The experienced practitioner of Aikido learns to blend with his attacker. Physically, it involves getting out of the way, then ‘blending’ or ‘shadowing’ (looking in the same direction as your attacker for a moment), while feeling the energy, power, and momentum that they’re bringing to the situation.
Blending allows us to move without direct conflict. We don’t overreact and add ‘fuel to the fire’, but use only the energy and power required for the situation, and nothing more. No one gets hurt. Once again, when we’re in the classroom, ‘blending’ isn’t a physical move, but a psychological one.
Several years ago, I watched in awe as a veteran principal blended with a disgruntled teacher who had been challenging some of the ideas being discussed during his school’s staff development program. The teacher was clearly frustrated, and eventually blurted out angrily,
“I’d like permission to leave. This program is stupid and it’s not relevant. I’d rather go back to my classroom and do some lesson planning.”
The presenter reacted as if he’d been punched in the stomach, and the entire staff looked stunned. The principal, who was sitting in the back of the room, broke the ensuing silence and spoke in a measured and sincere manner,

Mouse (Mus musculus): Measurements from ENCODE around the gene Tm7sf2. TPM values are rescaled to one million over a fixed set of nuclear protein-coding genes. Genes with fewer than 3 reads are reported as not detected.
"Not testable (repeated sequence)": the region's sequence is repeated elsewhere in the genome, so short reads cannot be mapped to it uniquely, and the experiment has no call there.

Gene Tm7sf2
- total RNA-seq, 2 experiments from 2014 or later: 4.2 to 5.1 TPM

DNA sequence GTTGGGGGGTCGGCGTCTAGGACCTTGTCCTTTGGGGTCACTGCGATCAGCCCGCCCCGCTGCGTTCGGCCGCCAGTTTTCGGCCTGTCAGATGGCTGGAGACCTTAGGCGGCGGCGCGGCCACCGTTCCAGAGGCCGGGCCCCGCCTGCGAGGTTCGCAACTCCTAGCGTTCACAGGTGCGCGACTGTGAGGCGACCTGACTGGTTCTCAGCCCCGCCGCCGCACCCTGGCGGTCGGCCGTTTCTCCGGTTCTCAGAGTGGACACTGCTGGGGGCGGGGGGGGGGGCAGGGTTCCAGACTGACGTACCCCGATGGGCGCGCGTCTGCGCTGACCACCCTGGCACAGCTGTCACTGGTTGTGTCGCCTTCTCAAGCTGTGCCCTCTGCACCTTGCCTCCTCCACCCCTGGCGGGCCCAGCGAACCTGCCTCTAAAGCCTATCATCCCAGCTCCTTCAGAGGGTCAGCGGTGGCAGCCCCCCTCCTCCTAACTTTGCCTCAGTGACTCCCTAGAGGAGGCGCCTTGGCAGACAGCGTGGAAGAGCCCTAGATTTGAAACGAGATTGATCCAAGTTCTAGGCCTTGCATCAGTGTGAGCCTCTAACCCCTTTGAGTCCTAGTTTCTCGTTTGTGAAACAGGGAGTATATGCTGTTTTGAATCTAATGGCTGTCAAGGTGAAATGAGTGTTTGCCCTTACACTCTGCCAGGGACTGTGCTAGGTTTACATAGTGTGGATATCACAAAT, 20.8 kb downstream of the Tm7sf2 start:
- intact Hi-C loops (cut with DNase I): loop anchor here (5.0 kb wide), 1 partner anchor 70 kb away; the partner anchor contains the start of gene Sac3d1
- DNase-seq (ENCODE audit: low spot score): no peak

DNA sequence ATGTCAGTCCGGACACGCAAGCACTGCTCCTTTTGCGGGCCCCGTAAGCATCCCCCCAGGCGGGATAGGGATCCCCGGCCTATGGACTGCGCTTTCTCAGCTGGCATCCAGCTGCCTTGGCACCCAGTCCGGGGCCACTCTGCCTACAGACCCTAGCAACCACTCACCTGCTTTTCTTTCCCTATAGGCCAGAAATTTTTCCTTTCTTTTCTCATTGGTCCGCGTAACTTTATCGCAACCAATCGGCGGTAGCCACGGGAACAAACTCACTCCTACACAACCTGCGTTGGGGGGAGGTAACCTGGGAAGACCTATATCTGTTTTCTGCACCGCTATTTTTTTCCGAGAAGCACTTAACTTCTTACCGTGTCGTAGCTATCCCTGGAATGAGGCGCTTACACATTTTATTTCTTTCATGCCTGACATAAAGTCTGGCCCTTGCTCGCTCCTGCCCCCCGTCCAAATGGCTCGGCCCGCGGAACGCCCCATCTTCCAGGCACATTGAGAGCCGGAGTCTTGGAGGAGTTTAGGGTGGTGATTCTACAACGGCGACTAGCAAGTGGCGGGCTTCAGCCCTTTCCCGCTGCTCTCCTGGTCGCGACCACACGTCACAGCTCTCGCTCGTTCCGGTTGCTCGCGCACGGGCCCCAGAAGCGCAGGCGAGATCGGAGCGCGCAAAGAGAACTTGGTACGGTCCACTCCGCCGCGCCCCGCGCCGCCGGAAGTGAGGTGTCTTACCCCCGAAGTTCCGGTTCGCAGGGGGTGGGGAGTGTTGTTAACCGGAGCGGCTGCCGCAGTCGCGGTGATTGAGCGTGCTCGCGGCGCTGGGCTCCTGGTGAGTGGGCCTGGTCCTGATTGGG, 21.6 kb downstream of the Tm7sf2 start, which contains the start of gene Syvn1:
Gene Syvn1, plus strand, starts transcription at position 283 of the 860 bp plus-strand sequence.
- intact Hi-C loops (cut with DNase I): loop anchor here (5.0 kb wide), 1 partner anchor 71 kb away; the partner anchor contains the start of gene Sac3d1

“We’re not asking for you to adopt every idea that’s being presented in the program. But why not give it till the lunch break and see if there might be a few things that you can use to help you?”
The teacher protested, “I’ve got better things to do with my time.”
The principal continued to blend, “You’ve already brought a lot to the program by challenging some of the ideas (the presenter) has brought forth. I think you surfaced a few thoughts that some in the group may have been thinking about, but weren’t willing to verbalize. We need people like you, with different points of view, to be active and vocal so that the learning here is real. The worst thing that could happen is we leave this session and have the real discussion and questions relegated to complaints in the teachers’ room.”
The principal sat quietly looking at the angry teacher, who was surprised by the principal’s openness. His face began to soften and the moment opened in possibility.
The teacher nodded his head, “If you think it will help, I’ll give it a try.”
The veteran principal smiled warmly, “It will. Thanks.”
I’d never seen a ‘blend’ done so well anywhere outside of an Aikido dojo.
The principal was clearly a master teacher.